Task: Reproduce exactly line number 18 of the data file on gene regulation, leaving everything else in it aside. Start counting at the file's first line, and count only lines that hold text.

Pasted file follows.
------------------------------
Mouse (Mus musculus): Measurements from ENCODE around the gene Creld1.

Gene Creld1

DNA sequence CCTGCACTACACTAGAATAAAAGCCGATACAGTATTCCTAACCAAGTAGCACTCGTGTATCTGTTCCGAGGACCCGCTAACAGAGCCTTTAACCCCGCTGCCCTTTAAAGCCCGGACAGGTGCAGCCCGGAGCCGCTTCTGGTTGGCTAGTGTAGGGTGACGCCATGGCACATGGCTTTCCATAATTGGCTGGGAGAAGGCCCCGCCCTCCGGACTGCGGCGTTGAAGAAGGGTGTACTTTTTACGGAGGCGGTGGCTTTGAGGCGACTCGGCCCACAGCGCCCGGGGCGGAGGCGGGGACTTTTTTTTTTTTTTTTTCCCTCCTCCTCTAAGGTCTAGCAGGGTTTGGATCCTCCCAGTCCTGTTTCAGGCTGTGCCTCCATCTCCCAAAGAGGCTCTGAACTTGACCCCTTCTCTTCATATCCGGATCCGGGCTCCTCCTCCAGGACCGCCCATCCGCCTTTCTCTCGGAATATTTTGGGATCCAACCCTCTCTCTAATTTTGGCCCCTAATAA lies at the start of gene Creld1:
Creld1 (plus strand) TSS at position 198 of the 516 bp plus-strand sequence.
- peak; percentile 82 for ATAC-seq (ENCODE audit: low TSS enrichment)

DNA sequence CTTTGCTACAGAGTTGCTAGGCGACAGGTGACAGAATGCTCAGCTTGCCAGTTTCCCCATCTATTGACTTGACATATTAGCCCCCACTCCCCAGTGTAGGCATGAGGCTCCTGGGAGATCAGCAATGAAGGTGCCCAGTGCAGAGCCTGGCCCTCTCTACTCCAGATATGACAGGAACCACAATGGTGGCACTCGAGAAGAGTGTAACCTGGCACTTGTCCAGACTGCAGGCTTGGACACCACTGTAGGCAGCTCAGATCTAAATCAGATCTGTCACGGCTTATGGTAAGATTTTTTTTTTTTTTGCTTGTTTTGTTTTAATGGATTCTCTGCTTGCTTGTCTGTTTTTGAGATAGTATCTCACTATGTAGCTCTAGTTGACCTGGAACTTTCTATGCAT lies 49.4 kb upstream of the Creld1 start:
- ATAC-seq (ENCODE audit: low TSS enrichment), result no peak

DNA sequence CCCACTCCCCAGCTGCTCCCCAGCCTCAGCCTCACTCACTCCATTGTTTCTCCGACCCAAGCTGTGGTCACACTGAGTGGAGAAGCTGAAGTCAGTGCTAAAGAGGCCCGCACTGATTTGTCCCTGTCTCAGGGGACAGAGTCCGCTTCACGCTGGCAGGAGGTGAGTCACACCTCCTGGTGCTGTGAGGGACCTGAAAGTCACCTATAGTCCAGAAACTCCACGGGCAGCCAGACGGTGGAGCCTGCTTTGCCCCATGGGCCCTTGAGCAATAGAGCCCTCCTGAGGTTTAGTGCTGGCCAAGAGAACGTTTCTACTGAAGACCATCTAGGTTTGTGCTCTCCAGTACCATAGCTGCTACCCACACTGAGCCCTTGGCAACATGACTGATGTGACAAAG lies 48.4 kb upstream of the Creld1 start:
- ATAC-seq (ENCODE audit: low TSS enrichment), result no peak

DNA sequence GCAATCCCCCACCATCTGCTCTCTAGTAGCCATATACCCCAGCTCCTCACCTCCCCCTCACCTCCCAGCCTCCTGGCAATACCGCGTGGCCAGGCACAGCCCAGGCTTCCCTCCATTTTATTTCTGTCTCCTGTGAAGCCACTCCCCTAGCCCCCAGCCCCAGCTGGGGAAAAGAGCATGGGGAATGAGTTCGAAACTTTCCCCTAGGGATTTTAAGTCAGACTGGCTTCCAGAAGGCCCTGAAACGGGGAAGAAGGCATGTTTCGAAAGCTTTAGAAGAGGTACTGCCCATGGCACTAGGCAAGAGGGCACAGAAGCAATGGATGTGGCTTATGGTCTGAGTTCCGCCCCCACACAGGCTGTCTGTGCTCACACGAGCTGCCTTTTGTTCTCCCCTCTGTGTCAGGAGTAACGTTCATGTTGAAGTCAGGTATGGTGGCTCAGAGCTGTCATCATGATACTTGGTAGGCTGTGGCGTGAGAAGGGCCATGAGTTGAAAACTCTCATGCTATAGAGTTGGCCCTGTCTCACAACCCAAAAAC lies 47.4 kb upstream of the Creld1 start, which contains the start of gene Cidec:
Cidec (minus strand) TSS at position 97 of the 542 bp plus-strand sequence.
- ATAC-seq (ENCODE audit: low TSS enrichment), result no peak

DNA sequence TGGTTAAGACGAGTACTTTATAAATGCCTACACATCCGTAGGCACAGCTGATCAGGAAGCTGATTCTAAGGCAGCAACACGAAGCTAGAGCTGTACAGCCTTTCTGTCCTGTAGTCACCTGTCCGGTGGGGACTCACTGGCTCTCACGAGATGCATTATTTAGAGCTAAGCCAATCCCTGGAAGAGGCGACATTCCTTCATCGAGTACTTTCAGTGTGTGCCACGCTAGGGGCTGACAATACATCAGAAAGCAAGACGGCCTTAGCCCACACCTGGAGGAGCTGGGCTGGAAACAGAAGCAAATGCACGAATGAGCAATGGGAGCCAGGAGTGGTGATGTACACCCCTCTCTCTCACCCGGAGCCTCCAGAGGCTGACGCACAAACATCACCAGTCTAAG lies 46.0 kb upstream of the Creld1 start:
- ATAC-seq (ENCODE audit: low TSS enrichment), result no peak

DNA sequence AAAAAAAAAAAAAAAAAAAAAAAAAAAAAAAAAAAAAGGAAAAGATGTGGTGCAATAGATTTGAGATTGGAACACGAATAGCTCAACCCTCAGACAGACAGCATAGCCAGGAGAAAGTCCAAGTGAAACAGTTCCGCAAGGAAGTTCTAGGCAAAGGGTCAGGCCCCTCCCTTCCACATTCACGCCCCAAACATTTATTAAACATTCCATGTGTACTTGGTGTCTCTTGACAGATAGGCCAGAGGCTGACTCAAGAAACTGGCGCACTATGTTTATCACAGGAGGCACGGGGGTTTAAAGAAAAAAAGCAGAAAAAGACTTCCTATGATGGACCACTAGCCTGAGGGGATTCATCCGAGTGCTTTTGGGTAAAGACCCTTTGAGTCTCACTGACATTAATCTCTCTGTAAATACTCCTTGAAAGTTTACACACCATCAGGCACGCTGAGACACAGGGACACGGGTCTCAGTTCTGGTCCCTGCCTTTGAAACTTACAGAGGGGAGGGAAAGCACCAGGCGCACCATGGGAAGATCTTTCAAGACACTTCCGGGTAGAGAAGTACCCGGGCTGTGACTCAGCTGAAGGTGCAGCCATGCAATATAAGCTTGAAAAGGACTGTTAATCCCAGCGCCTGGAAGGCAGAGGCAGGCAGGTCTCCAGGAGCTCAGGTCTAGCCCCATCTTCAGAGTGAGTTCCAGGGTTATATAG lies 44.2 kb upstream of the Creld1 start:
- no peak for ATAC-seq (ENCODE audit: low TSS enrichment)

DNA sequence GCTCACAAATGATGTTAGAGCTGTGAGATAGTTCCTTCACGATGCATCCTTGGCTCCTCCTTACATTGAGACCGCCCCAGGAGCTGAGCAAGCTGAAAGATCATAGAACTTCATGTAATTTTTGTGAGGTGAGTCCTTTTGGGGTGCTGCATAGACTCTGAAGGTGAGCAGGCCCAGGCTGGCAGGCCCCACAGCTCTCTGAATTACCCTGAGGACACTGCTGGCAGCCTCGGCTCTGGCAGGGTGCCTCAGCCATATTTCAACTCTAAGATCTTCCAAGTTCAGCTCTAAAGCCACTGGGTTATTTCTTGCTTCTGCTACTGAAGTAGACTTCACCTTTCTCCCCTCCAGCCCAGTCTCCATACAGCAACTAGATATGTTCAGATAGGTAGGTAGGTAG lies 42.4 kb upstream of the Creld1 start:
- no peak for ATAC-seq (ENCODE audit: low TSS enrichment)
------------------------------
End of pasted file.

- no peak for ATAC-seq (ENCODE audit: low TSS enrichment)